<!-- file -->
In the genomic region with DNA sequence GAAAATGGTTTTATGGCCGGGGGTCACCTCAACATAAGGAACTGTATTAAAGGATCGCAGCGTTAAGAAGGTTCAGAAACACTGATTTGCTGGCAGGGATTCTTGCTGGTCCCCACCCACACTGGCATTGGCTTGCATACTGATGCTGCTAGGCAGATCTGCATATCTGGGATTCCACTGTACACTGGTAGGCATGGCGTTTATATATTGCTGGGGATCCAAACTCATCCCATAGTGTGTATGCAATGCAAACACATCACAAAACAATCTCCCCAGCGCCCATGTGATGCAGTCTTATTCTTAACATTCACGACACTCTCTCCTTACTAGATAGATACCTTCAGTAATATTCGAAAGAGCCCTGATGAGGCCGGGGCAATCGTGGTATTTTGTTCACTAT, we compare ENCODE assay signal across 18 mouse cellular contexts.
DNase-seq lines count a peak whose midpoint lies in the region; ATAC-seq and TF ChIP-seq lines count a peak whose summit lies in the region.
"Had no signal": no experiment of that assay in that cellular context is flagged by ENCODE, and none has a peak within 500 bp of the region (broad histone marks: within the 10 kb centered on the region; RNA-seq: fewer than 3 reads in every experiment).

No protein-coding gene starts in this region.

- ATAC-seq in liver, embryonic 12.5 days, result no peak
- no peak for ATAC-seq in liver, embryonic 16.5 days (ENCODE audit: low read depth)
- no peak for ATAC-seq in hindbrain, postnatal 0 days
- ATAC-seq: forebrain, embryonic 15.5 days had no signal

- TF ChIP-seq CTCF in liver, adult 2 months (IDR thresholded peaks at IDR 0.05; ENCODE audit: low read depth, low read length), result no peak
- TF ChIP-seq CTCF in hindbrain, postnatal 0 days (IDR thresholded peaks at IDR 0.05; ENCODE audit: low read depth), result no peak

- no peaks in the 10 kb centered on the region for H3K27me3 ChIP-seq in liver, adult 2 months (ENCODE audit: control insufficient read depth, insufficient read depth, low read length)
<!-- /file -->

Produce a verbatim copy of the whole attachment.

In the genomic region with DNA sequence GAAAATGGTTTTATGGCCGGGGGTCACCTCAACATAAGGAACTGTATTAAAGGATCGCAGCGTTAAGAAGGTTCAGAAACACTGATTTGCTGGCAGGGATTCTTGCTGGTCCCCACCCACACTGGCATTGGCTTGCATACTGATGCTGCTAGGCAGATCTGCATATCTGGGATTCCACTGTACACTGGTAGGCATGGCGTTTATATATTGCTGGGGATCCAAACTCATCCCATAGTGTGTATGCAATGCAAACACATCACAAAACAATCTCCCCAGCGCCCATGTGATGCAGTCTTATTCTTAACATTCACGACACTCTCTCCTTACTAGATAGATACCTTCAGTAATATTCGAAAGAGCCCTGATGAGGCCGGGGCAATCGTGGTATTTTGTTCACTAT, we compare ENCODE assay signal across 18 mouse cellular contexts.
DNase-seq lines count a peak whose midpoint lies in the region; ATAC-seq and TF ChIP-seq lines count a peak whose summit lies in the region.
"Had no signal": no experiment of that assay in that cellular context is flagged by ENCODE, and none has a peak within 500 bp of the region (broad histone marks: within the 10 kb centered on the region; RNA-seq: fewer than 3 reads in every experiment).

No protein-coding gene starts in this region.

- ATAC-seq in liver, embryonic 12.5 days, result no peak
- no peak for ATAC-seq in liver, embryonic 16.5 days (ENCODE audit: low read depth)
- no peak for ATAC-seq in hindbrain, postnatal 0 days
- ATAC-seq: forebrain, embryonic 15.5 days had no signal

- TF ChIP-seq CTCF in liver, adult 2 months (IDR thresholded peaks at IDR 0.05; ENCODE audit: low read depth, low read length), result no peak
- TF ChIP-seq CTCF in hindbrain, postnatal 0 days (IDR thresholded peaks at IDR 0.05; ENCODE audit: low read depth), result no peak

- no peaks in the 10 kb centered on the region for H3K27me3 ChIP-seq in liver, adult 2 months (ENCODE audit: control insufficient read depth, insufficient read depth, low read length)